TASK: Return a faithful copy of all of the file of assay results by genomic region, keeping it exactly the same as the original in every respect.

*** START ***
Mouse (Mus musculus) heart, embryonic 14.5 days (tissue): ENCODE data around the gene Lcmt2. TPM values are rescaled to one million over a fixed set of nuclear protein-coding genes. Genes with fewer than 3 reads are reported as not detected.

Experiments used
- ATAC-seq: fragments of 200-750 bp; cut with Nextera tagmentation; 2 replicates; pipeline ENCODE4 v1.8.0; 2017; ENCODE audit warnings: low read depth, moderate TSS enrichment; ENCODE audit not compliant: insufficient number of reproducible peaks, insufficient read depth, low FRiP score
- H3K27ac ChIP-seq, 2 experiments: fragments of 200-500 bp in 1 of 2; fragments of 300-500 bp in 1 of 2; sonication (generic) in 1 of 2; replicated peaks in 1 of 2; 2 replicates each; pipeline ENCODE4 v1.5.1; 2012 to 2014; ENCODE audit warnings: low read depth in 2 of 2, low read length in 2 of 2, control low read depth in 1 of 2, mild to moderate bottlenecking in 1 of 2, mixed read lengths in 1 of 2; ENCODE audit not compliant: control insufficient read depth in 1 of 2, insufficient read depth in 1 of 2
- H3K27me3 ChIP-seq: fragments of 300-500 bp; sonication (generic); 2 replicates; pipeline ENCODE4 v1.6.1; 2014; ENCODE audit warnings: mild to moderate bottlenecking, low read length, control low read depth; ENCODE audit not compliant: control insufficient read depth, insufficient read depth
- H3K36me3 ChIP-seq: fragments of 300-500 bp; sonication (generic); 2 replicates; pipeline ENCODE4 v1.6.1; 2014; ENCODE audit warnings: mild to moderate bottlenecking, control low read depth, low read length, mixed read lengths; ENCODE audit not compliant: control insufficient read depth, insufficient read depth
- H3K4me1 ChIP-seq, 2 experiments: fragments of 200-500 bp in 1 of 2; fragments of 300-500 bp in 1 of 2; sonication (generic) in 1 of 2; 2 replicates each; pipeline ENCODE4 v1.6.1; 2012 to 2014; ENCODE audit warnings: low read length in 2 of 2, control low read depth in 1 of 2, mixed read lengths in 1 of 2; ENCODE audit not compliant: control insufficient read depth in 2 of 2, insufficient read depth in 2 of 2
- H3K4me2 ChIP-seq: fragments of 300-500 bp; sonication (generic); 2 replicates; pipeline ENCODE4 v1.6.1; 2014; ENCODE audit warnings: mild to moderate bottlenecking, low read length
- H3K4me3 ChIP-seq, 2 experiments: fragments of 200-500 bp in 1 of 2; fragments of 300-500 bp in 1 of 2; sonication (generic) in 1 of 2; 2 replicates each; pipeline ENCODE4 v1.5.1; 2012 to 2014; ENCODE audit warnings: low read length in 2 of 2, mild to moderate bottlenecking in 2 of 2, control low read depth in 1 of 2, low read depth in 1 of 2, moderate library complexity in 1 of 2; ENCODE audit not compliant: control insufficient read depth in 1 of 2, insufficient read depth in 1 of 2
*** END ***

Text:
Mouse (Mus musculus) heart, embryonic 14.5 days (tissue): ENCODE data around the gene Lcmt2. TPM values are rescaled to one million over a fixed set of nuclear protein-coding genes. Genes with fewer than 3 reads are reported as not detected.

Experiments used
- ATAC-seq: fragments of 200-750 bp; cut with Nextera tagmentation; 2 replicates; pipeline ENCODE4 v1.8.0; 2017; ENCODE audit warnings: low read depth, moderate TSS enrichment; ENCODE audit not compliant: insufficient number of reproducible peaks, insufficient read depth, low FRiP score
- H3K27ac ChIP-seq, 2 experiments: fragments of 200-500 bp in 1 of 2; fragments of 300-500 bp in 1 of 2; sonication (generic) in 1 of 2; replicated peaks in 1 of 2; 2 replicates each; pipeline ENCODE4 v1.5.1; 2012 to 2014; ENCODE audit warnings: low read depth in 2 of 2, low read length in 2 of 2, control low read depth in 1 of 2, mild to moderate bottlenecking in 1 of 2, mixed read lengths in 1 of 2; ENCODE audit not compliant: control insufficient read depth in 1 of 2, insufficient read depth in 1 of 2
- H3K27me3 ChIP-seq: fragments of 300-500 bp; sonication (generic); 2 replicates; pipeline ENCODE4 v1.6.1; 2014; ENCODE audit warnings: mild to moderate bottlenecking, low read length, control low read depth; ENCODE audit not compliant: control insufficient read depth, insufficient read depth
- H3K36me3 ChIP-seq: fragments of 300-500 bp; sonication (generic); 2 replicates; pipeline ENCODE4 v1.6.1; 2014; ENCODE audit warnings: mild to moderate bottlenecking, control low read depth, low read length, mixed read lengths; ENCODE audit not compliant: control insufficient read depth, insufficient read depth
- H3K4me1 ChIP-seq, 2 experiments: fragments of 200-500 bp in 1 of 2; fragments of 300-500 bp in 1 of 2; sonication (generic) in 1 of 2; 2 replicates each; pipeline ENCODE4 v1.6.1; 2012 to 2014; ENCODE audit warnings: low read length in 2 of 2, control low read depth in 1 of 2, mixed read lengths in 1 of 2; ENCODE audit not compliant: control insufficient read depth in 2 of 2, insufficient read depth in 2 of 2
- H3K4me2 ChIP-seq: fragments of 300-500 bp; sonication (generic); 2 replicates; pipeline ENCODE4 v1.6.1; 2014; ENCODE audit warnings: mild to moderate bottlenecking, low read length
- H3K4me3 ChIP-seq, 2 experiments: fragments of 200-500 bp in 1 of 2; fragments of 300-500 bp in 1 of 2; sonication (generic) in 1 of 2; 2 replicates each; pipeline ENCODE4 v1.5.1; 2012 to 2014; ENCODE audit warnings: low read length in 2 of 2, mild to moderate bottlenecking in 2 of 2, control low read depth in 1 of 2, low read depth in 1 of 2, moderate library complexity in 1 of 2; ENCODE audit not compliant: control insufficient read depth in 1 of 2, insufficient read depth in 1 of 2